News | December 20, 2000

Japan may issue light-pollution law

Japan's Environment Agency is scheduled to formulate a bylaw by spring 2001 to combat light pollution. The law is likely to follow guidelines that the agency drew up in June for local authorities.

According to Environment Agency estimates, were lighting limited to actual needs, Japan's power consumption on outdoor nocturnal lighting could be reduced by 18%—equal to a 200,000-tpy cut in CO2 emissions.

In defining actual needs, an agency spokesperson gave the following examples to Asahi Shimbun:

  • Until 1998, 13 mercury street lamps designed to illuminate a museum's exterior shed light in other directions as well. When they were replaced with sodium lights that shone only downward, their illumination of the museum doubled but the museum's electricity use fell by 50%.

  • Similarly, in Omiya, Saitama Prefecture, conventional lighting on a 1.5-km stretch of the Nishi Omiya bypass was replaced with a non-glare type, raised to a height of 15 meters from its previous 10 and with the distance between stanchions increased from 35 to 60 meter. Designed to illuminate only the road, the new-style lights' power use fell 20%, but the brightness level remained as before. (The Japan Highway Public Corp. has begun installing the same type of lights at service areas nationwide.)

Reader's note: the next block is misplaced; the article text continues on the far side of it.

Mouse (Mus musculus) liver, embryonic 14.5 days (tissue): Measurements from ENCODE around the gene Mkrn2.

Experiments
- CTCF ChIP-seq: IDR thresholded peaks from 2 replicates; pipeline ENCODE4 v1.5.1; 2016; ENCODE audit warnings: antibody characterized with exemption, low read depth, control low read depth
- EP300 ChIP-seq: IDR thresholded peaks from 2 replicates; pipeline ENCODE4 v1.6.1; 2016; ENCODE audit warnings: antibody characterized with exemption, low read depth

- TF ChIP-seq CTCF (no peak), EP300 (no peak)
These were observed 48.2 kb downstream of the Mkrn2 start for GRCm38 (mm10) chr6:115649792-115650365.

Japan currently has no laws regulating light pollution on a national scale.

Edited by Paul Hersch
Managing Editor, Pollution Online